All professions have become increasingly specialized over the last several decades. We have doctors, engineers, scientists, and yes, investment bankers, who have developed highly selective skill sets for specific applications.
Choosing an investment banker to sell your business is not a choice to be made lightly. In addition to familiarity with the particulars inherent in an industry and the actual sale process, an investment banker’s knowledge, experience, and advice can have significant influence and bearing as to a company’s valuation, its competitive profile, and its ultimate sales price in a transaction.
As private business owners rarely have a need to develop an investment banking relationship for their companies until a sale, merger or acquisition scenario presents itself, making a determination as to which investment bank to choose is crucial. Since the investment bank will likely be an intimate, but temporary relationship, similar to dealing with a surgeon, there are questions that the prudent business owner may wish to ask in order to make an informed selection.
Large, Medium, or Small Investment Bank?
Investment Banking firms can be loosely categorized as Large, Medium and Small sized, with breadth of services often, but not always, proportionate to size.
Bulge Bracket Firms
Large investment banks are also referred to as Bulge Bracket firms. Most of them are located in New York’s Wall Street vicinity, and sport a very wide menu of investment banking services and capabilities. These can include, but are not limited to, securities underwriting, sales and secondary market trading, lending, research analysis, market making, and strategic relationships with prospective buy side clients. A Bulge Bracket investment bank with a global presence and an international clientele is common. Bulge Bracket firms tend to have departmental specialists in different business or product lines or industry coverage experts.
On the other hand, all of these services may be overkill for many clients, especially private, middle market companies, and do not come cheaply. Many large firms have a minimum transaction size of US$100-$150 million or more (and commensurate fee levels) for investment banking deals and cannot take on projects that fall below their policy thresholds. Additionally, unless your company has deep pockets to fuel an acquisition agenda, smaller, private companies can be at a disadvantage with a bulge bracket firm, since many of the institutional relationships they have are likely be publicly traded and/or on the buy side themselves, possibly creating conflicts of interest.
Specialized Boutique or Middle-Market Investment Bank
A specialized boutique or middle-market investment bank fills in the middle ground between the $5 million to $150 million range (or larger). Sometimes, the boutique investment banker has worked for and apprenticed at one of the larger investment banks having gained solid experience of mergers and acquisitions. While the resources and scope of a boutique or middle-market investment bank may not be as broad as a Bulge Bracket firm, the boutique investment banker may have a specialization within a particular industry or sector.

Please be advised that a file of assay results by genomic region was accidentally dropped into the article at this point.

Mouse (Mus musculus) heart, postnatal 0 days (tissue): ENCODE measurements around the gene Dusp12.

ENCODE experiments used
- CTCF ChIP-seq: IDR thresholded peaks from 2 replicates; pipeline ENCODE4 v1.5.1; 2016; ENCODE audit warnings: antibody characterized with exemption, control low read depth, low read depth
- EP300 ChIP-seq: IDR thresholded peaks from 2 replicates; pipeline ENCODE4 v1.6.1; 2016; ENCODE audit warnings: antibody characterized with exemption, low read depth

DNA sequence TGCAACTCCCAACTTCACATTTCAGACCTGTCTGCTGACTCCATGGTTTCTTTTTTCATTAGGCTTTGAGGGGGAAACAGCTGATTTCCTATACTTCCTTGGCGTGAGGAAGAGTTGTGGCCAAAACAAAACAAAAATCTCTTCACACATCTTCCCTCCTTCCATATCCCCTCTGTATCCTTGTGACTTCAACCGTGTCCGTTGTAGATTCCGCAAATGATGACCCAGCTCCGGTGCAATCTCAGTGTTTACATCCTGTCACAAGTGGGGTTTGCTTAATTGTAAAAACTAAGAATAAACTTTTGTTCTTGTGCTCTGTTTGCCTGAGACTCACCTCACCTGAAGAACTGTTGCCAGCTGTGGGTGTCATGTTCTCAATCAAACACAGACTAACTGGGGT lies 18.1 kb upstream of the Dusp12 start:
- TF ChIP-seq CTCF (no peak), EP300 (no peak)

A boutique with an industry specialization offers clients a deep knowledge of the industry and access to a wide network to buyers and capital sources, which is vitally important for a prospective transaction. For example, if a client is in the energy industry, working with a consumer products expert is of no value – it is a mismatch of services. Do note however, that many middle-market investment banks remain as generalists; they may offer clients limited industry specialization and contacts.
Business brokers represent buy or sell side parties for transactions that are usually $3 million and under. They are often more generalists than specialists and may not be able to provide much in the way of due diligence on a prospective counter-party beyond personal relationships. Their approach is often to “list” the client’s business on various services.
Other considerations to bear in mind when selecting an investment banker might include:
1. Is there a past track record and history of closed transactions within the client’s industry?
2. Can the investment bank provide satisfied client referrals from owners of businesses within the same industry?
3. Does the investment bank take a cookie-cutter, one-size-fits-all approach or is it customized for the particular situation?
4. Is the deal size consistent with the experience of the investment banking firm? Will the client receive proper service and focus relative to the deal size?
5. Is there a personal rapport with the investment banker (after all many hours will be spent with this person and the team), is there trust, will this investment banker provide good advice?
6. Are fees reasonable?
Choose wisely; no need to rush a decision. The ultimate difference can be substantial at the end of the day, not just in terms of value realized (deal values often swing in millions of dollars), but in peace of mind.